The German initiative “E-mail made in Germany” promises encrypted e-mail communication for everyone. Yet when users are not aware of it there is a risk of their communication not being completely secured.

Some of the largest German e-mail providers – GMX, web.de, T-Online, 1&1, Strato and Freenet – want to make encrypted e-mails available for everyone. For this they’ve joined forces and started the program “E-Mail made in Germany”. Since 2014 it’s supposed to provide a secure connection between the participating providers and enable their users to securely send e-mails.

While this is a welcome approach there are yet shortcomings in the field that have to be overcome and that question the initiative’s actual level of security.

A limitation that has been known for quite a while about “E-mail made in Germany” is that it only offers transport-encryption. With transport-encryption e-mails are secured during traffic between client and server as well as server to server. However they are not encrypted while they are (temporarily) stored on the providers’ servers. Which makes it accessible and a risk at that point. The alternative way would be the so called end-to-end-encryption where the e-mail’s content is completely encrypted all the way from the sender to the recipient. While some providers offer this standard, usually it is only optional and not widely implemented.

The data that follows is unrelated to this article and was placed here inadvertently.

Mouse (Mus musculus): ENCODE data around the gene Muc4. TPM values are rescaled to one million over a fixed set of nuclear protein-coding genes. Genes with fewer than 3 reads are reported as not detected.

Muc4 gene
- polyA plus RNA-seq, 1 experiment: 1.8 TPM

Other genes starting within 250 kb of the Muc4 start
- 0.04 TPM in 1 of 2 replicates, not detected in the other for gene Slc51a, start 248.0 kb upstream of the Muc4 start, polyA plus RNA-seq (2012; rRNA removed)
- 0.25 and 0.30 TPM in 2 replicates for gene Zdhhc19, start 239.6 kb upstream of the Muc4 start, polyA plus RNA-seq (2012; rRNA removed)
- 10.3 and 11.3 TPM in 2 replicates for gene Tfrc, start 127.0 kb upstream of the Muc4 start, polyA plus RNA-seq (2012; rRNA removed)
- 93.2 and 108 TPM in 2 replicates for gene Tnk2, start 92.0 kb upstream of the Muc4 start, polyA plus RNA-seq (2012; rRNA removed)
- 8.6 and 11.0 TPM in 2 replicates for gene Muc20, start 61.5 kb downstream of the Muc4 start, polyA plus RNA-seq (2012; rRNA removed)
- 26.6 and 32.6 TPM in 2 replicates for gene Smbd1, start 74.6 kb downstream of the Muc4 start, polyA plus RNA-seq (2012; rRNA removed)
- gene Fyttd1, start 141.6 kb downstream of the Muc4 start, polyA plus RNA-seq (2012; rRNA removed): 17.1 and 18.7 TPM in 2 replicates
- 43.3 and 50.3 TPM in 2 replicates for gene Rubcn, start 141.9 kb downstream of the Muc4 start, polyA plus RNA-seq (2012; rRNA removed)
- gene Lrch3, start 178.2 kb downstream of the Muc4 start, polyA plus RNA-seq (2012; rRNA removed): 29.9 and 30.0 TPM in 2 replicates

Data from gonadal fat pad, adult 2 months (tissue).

Currently security experts report yet another risk which lies within the fact that user data are only secured to a limited level when logging in via the standard login page of one of the providers. In this case this means that users are entering via a standard unencrypted http-site instead of a secured https one.
When logging in through a unsecured http-site the user put their data in jeopardy of being sent to the server unencrypted and therefore of being intercepted.

While there are alternative login-pages for the various providers that are actually secured, these sites are not the standard starting page and hard to find for the common user. Furthermore it is questionable whether a security technology is fully practicable when the user has to grapple with the technology behind it in order to be fully protected. Security software should be as easy and seamlessly to use as possible in order to gain acceptance.